So I’ve been reading a lot lately about how evil Teflon-lined cookware is – how it can emit toxic fumes, how the Teflon can flake off in your food, etc… So I decided to actually do some research on the risks of Teflon and what the best alternatives are. I’ll summarize some of that research here, in case some of you are interested in eliminating non-stick cookware from your kitchen.
Now, I grew up with non-stick cookware, and let’s admit it – it’s convenient and easy to use. But now that I’m a bit more experienced as a cook, I think I can make the switch to other kinds of cookware without disastrous results and without too much sacrifice in time and convenience.
Non-Stick Teflon-Coated Cookware
- Non stick
- Cheap – a thin, cheaply made $30 pan from Walmart can perform tolerably well because the Teflon prevents burning and sticking
- Easy to clean
- Can use less oil
- Releases toxins when heated at high heat (this is why woks usually are not non-stick, because stir-frying usually requires high temperatures)
- Short life-span (nonstick coating usually wears out in a year or two)
- Scratches easily; you must use wooden or plastic implements
- Nonstick coating can scratch off into food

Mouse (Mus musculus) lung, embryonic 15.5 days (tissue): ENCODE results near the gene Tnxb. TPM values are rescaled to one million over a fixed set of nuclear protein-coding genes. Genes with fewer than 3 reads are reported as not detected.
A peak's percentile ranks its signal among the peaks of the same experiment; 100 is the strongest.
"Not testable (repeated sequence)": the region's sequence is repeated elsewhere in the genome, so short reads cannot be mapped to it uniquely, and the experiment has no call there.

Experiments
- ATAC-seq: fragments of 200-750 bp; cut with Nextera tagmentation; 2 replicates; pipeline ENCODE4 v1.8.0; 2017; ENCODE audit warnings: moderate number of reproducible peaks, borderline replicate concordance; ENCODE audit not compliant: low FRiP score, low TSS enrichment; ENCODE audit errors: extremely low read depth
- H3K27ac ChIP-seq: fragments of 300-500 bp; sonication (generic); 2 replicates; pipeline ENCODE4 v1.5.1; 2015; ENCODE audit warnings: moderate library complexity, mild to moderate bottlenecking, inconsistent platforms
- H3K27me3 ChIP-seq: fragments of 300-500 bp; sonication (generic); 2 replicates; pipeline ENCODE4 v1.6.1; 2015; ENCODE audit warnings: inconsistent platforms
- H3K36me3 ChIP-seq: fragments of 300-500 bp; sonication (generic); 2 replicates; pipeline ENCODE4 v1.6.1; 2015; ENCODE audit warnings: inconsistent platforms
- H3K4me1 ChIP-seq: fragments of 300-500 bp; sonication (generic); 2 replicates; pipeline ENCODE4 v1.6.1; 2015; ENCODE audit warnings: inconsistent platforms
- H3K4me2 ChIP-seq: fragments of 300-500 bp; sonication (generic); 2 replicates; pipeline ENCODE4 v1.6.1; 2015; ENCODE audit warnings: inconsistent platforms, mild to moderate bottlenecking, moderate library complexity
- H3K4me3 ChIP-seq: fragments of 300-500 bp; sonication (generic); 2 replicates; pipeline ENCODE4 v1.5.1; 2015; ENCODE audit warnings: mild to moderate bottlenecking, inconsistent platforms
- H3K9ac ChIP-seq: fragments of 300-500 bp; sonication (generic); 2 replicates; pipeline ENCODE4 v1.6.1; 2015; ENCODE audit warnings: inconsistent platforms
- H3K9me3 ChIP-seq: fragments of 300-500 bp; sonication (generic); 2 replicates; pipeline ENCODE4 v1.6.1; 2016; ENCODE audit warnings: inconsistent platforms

I personally think that the concerns about the toxic Teflon coating are valid ones. Even if my home stove can’t reach the “high” temperatures required to cause the coating to release toxic gas, I don’t really want to take the risk. And the thought that I’m slowly eating the chemical coating as it scratches off in my food? Umm…that’s pretty gross.
So I did some research into stainless steel cookware.
Stainless Steel Cookware
- No health risks
- Durable; long life span
- Can brown food better and creates the nice “fond” (browned bits) to make sauces and gravies
- Usually oven-safe
- Costs more; a cheap, thin stainless steel pan will have hot spots and heat unevenly, so investing in a good-quality stainless steel pan is recommended
- Must use more oil to prevent sticking
- Requires more elbow grease to clean
- Can discolor and lose its shine, requiring the use of a cleaning product like Barkeeper’s Friend to restore finish
At this stage in my life, I think I’m ready to put a little more work into my pots and pans for the sake of my family’s health. And since nonstick pans are cheap, I can always keep one as a backup for “sticky” or delicate foods such as eggs or fish.
I’m also considering buying a cast-iron skillet. Many cooks swear by it, and say that a well-seasoned cast-iron skillet is as nonstick as a Teflon-coated skillet, with the added benefits of better heat distribution, great sear on meats, and amazing cornbread.
What kind of cookware do you use, and how do you like it?